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The Pew Charitable Trusts applauds Canadian Boreal Forest protection

October 13, 2006
LUTSEL'KE, Northwest Territories — October 13, 2006 — Canadian Environment Minister Rona Ambrose traveled to the remote Northwest Territories of Canada today, deep into the Canadian Boreal Forest, to sign a landmark agreement with the Lutsel K'e Dene First Nation outlining steps to establish a new 8 million acre National Park surrounding the East Arm of Great Slave Lake. Nearly four times the size of Yellowstone National Park, this is but one of a series of vast new preserves under consideration in the Mackenzie River watershed, which bisects Canada's Boreal Forest. Minister Ambrose also reaffirmed today the Canadian government's commitment to advance other protected area proposals in the region, collectively covering tens of millions more acres.

The Pew Charitable Trusts (PCT) and other international and Canadian conservation groups expressed strong support for these announcements. Steve Kallick, director of PCT's International Boreal Conservation Campaign said, "Canada's Boreal Forest is a global treasure and today the Canadian government recognized millions of its acres as priceless."

The Pew Charitable Trusts also praised the government's demonstration of a commitment to working with and empowering local aboriginal groups and small, isolated boreal forest communities as full partners in making critical conservation and development decisions. "The accord between the Lutsel K'e and the government sets a great example," Kallick said. "From the local community to the world community, everyone gains. That should be the new model going forward across Canada's Boreal"

Pew and other conservation groups see Minister Ambrose's actions as the leading edge of a broader response to growing Canadian and international concern about the future of this vast wilderness region, now under heavy development pressure from energy, mining and timber interests. "Logging alone claims over two million acres of the boreal each year, the equivalent of 4000 football fields a day, and that is only one of the many threats" Kallick said. "Without this scale of conservation action, most of the Canadian Boreal could be lost in our lifetimes."

Active in North American wilderness conservation efforts since the early 1990s, PCT organized and has been the driving force behind the Canadian Boreal Initiative (CBI) and its unusual coalition of Canadian and international conservation groups, logging and energy companies, First Nations and other key players. (see www.borealcanada.org) CBI advocates application of a comprehensive conservation and sustainable development plan for the 1.4 billion acre Canadian Boreal Forest—which ranks with the Amazon as one of the earth's last great unspoiled forests but is being diminished at a comparably rapid rate.

Providing legal and technical analysis, publicity, coordination and other forms of valuable assistance over the last five years, PCT worked in close partnership with the Canadian Boreal Initiative (CBI) and World Wildlife Fund (WWF) to support the Lutsel K'e First Nation in its land protection efforts. In other areas slated for protection in the Mackenzie Valley, PCT has been working closely with CBI, WWF, Ducks Unlimited, and the Canadian Parks and Wilderness Society to support other First Nations and communities in their land protection efforts.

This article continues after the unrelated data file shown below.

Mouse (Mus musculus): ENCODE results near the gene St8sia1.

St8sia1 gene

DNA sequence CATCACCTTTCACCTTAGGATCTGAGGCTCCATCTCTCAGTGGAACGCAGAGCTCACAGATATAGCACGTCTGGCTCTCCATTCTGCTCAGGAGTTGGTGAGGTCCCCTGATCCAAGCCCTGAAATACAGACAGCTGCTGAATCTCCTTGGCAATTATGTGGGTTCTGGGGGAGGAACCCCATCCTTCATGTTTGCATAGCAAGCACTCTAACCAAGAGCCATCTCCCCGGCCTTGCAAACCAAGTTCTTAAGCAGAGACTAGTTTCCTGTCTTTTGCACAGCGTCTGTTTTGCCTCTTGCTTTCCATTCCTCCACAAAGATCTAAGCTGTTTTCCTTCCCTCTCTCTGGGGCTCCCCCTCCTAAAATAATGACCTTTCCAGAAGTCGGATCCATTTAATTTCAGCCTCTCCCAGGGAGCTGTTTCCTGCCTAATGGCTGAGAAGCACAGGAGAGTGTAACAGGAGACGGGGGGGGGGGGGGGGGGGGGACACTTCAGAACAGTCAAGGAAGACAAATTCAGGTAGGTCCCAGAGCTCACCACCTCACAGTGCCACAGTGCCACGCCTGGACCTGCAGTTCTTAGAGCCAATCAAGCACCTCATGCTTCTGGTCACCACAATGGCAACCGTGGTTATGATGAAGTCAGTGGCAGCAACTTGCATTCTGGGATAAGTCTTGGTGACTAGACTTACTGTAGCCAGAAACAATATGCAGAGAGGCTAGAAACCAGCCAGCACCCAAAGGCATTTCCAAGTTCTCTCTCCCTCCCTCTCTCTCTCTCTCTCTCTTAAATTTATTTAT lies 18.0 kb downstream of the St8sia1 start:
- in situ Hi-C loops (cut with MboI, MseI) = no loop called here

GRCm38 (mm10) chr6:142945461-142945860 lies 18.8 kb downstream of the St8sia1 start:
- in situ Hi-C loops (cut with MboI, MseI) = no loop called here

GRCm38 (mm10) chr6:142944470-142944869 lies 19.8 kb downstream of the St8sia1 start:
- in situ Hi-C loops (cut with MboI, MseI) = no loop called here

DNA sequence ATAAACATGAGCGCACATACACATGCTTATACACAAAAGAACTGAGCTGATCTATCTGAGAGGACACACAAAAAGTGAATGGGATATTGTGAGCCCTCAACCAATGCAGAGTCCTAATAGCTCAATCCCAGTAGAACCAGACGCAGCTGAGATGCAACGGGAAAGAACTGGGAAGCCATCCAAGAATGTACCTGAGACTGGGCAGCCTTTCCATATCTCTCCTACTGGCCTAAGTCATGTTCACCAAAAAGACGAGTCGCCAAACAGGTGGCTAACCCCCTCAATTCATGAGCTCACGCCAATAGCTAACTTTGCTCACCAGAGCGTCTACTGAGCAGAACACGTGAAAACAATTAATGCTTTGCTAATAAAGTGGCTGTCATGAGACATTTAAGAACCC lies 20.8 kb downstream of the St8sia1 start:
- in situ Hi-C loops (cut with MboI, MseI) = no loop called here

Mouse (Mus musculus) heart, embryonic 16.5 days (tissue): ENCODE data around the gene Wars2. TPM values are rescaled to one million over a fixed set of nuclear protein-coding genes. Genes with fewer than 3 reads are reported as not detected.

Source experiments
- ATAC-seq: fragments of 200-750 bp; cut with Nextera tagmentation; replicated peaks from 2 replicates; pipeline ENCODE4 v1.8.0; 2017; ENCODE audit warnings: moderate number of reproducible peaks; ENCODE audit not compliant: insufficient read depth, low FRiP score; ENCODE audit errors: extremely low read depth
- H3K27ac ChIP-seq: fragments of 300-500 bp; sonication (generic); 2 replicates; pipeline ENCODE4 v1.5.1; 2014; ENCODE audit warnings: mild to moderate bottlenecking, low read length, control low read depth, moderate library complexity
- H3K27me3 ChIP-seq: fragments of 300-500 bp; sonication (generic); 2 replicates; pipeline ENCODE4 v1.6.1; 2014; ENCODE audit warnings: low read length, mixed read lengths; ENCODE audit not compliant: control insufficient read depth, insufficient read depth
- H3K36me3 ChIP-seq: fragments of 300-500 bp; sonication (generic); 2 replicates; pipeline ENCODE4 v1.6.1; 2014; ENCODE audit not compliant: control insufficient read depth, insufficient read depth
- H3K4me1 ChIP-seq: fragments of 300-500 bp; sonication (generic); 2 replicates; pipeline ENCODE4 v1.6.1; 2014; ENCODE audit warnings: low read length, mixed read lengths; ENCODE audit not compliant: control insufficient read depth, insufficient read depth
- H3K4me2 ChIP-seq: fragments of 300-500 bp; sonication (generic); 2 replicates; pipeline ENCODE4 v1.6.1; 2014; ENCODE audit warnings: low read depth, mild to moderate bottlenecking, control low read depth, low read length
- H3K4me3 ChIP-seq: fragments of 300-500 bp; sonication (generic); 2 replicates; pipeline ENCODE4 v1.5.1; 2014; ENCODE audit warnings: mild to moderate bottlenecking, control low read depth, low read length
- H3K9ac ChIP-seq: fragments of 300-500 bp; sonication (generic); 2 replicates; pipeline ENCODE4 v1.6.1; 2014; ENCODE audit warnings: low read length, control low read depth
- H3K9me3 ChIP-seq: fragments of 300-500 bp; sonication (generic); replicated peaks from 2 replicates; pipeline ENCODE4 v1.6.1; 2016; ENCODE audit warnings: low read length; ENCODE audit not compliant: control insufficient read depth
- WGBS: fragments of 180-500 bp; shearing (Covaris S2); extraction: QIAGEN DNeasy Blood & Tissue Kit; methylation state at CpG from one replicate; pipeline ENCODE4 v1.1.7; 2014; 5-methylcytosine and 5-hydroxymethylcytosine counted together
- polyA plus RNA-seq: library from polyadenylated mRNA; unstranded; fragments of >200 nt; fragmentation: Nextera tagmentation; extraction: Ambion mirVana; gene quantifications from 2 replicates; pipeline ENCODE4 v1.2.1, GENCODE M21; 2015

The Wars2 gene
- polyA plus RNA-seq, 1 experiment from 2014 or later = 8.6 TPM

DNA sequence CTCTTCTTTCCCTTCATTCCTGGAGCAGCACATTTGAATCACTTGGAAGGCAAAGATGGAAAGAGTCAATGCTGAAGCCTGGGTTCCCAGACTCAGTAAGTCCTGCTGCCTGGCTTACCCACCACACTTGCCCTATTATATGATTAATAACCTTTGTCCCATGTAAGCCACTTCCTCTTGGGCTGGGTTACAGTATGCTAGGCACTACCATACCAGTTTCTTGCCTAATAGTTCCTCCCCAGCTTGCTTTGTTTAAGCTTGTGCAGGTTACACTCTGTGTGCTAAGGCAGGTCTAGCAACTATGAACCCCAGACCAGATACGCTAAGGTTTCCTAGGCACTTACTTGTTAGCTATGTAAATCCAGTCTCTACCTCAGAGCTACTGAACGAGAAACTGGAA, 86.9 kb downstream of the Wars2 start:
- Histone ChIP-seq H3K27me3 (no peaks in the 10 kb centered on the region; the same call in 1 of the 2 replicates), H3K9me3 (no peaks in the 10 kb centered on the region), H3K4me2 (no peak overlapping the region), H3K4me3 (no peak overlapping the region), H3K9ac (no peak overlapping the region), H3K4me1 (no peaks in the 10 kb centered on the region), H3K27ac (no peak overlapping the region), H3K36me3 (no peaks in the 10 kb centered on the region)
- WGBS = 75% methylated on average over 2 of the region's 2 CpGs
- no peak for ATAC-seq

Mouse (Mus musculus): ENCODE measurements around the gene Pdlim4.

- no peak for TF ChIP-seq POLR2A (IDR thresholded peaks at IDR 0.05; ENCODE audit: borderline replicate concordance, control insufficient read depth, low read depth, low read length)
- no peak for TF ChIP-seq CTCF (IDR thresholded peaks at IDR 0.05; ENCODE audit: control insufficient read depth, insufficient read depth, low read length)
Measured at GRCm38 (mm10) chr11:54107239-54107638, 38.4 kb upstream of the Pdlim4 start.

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CONTACTS: Steve Kallick, Director, International Boreal Conservation Campaign, Pew Charitable Trusts, 215-817-1676 or skallick@pewtrusts.org.

Larry Innes, (acting) Executive Director, Canadian Boreal Initiative, 613-XXX-XXXX or linnes@borealcanada.ca



FACTS ABOUT TODAY'S CANADIAN BOREAL FOREST PROTECTION ANNOUCEMENTS:

Once evaluation processes are complete, the new Thaydene Nene National Park will protect approximately 8 million acres of beautiful and highly valued natural area along the East Arm of the Great Slave Lake.

The proposed park region has been home to the Lutsel K'e Dene for at least 7000 years and has suffered few impacts of industrial development to date, but has recently been the focus of intensive mining exploration and claims.

It is anticipated that the Lutsel K'e Dene and other First Nations in the Akaitcho Region will ask for additional protected areas to be established within their traditional lands.

The spectacular shoreline cliffs and hills of Thaydene Nene are home to an abundance of caribou, grizzly bear, wolves, and wood bison, as well as major populations of ducks, songbirds and other migratory species.

Other Boreal forest tracts slated for protection soon include tens of millions of acres in the greater Mackenzie River watershed, which is currently threatened by an 800 mile natural gas pipeline project, tar sands mining on millions more acres, and new developments that will be facilitated by the pipeline project.

The agreement between Parks Canada and the Lutsel'ke Dene First Nation commits the parties to working cooperatively towards the establishment of Thaydene Nene as a National Park of Canada. Over the next several years, the parties will undertake a feasibility study together with important initiatives to provide resources for the Dene to fully participate in all aspects of park operations and management.
Banner photo credit: Northern Images, by Wayne Sawchuck
Jennings Lake in northern BC



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